Real Estate Information Archive



Displaying blog entries 1-10 of 27

How to Buy a HUD Home

by David Tyler Mills

Here at McNaughton Real Estate, we are asked everyday on how to buy a HUD home.  Rightfully so, HUD homes are the hot topic in terms of getting the most value out of your investment.  Believe it or not, it is surprisingly easy to buy your own.

  1. Get a Pre-Approved letter.
  2. View the Property with a McNaughton Realtor®.
  3. Submit your Bid.
  4. Submit your Contract Package to Asset Manager.

Not only is it that easy, we’ll do steps 3 and 4 for you!  Don’t let the buying process keep you from a great investment.  Check out all the HUD homes in Northwest Arkansas at and give us a call!

Buying a HUD Home: Easy as 1-2-3 (Video Included)

by David Tyler Mills

Here at McNaughton Real Estate, we are asked everyday on how to buy a HUD home.  Rightfully so, HUD homes are the hot topic in terms of getting the most value out of your investment.  Believe it or not, it is surprisingly easy to buy your own.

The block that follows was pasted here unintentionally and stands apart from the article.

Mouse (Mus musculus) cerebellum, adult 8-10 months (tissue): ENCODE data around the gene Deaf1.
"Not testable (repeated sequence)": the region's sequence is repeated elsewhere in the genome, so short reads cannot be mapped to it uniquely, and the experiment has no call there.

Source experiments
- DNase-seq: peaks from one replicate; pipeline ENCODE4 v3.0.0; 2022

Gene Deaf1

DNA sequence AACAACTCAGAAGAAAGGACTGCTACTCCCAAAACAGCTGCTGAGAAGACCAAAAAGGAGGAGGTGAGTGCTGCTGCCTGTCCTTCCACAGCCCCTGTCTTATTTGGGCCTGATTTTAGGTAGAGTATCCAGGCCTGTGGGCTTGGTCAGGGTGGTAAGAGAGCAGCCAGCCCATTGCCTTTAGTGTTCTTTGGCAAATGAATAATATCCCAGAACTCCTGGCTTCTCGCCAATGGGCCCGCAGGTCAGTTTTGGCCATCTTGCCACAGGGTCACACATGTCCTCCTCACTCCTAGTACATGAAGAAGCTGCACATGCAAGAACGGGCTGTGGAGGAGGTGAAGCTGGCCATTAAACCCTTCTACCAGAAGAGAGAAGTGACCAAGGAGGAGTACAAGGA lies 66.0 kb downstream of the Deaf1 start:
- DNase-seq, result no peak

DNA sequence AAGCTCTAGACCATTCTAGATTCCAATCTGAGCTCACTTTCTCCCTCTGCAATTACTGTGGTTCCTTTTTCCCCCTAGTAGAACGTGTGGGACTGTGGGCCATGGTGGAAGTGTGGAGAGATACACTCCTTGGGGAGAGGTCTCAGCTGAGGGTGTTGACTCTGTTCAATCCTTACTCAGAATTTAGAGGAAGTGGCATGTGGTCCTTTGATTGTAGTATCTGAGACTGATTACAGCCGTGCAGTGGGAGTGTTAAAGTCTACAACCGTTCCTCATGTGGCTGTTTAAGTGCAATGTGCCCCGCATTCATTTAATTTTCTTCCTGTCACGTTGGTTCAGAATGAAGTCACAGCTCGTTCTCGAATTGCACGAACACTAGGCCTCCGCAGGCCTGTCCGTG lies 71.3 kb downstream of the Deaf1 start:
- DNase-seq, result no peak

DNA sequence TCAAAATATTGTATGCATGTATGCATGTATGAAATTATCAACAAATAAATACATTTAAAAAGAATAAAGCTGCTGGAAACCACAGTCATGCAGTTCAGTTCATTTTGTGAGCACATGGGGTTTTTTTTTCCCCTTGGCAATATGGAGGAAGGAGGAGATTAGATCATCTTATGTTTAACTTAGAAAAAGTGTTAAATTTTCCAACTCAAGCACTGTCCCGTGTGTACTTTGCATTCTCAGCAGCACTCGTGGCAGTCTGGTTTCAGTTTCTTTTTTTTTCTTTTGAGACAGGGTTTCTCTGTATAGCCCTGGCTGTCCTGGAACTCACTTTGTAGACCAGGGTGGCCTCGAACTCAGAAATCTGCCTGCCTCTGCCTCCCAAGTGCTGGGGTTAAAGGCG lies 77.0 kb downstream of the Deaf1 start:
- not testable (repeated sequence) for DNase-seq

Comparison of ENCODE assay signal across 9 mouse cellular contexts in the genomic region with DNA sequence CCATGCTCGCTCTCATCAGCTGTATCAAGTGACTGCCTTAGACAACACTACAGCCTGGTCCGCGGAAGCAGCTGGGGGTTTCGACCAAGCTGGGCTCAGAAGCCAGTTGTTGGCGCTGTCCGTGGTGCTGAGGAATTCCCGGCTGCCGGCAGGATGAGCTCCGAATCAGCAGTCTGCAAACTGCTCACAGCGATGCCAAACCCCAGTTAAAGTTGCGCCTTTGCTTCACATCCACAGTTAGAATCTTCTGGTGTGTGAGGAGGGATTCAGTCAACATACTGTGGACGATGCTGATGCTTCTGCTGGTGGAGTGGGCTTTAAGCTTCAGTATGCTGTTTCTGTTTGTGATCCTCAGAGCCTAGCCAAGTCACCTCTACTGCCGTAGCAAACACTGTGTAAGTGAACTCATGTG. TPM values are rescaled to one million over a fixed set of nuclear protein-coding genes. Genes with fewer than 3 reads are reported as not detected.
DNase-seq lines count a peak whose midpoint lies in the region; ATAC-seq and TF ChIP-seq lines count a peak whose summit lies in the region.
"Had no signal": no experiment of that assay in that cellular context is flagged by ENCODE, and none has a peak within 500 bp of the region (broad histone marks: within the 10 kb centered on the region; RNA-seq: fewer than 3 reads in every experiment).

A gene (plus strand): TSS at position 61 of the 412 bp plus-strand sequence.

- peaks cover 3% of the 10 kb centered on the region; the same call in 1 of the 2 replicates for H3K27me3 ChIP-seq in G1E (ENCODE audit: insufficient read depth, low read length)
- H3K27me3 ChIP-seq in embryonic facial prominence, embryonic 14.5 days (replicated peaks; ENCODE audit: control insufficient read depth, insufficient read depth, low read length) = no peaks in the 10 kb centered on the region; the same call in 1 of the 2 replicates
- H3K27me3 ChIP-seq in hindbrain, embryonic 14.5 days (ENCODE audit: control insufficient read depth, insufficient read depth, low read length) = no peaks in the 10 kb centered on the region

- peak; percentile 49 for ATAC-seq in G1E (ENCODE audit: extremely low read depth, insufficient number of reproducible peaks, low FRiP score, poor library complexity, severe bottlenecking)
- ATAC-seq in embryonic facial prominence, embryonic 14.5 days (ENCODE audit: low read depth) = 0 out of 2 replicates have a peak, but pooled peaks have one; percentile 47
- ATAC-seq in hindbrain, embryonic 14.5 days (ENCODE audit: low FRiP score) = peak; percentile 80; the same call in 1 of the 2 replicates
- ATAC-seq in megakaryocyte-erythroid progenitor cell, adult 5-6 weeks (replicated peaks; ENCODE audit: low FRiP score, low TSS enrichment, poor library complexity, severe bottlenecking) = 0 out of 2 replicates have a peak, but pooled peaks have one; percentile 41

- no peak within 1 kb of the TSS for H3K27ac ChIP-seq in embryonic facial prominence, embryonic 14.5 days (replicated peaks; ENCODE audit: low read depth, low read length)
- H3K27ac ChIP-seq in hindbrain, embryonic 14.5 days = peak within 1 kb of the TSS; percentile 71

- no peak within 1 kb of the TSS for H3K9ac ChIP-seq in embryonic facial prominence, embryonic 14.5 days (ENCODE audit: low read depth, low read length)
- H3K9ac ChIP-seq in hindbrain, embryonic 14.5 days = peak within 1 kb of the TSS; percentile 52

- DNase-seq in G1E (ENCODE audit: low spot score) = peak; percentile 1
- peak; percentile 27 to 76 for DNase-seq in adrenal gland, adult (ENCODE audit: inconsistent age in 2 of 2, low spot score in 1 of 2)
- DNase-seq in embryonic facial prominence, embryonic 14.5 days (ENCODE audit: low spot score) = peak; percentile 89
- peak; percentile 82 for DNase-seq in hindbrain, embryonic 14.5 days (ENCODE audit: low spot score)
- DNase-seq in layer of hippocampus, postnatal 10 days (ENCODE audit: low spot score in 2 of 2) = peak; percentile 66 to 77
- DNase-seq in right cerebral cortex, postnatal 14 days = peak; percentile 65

1. Get a Pre-Approved letter.
  2. View the Property with a McNaughton Realtor®.
  3. Submit your Bid.
  4. Submit your Contract Package to Asset Manager.

Not only is it that easy, we’ll do steps 3 and 4 for you!  Don’t let the buying process keep you from a great investment.  Check out all the HUD homes in Northwest Arkansas at and give us a call!


House vs Home

by David Tyler Mills

My dad and I are too completely different individuals.  He has a menagerie of animals in his man lair.  If you look closely, you might see two little horns (and I’m using horns loosely here) mounted somewhere amongst the trophy bucks.  Yeah, those are mine.  My dad has been doing construction all of his life.  It took me a whole summer to figure out how to use a Metabo® slicer without it flying out of my hands.  I have the scars to prove it.  He loves the great outdoors, and I try to like it half as much as he does.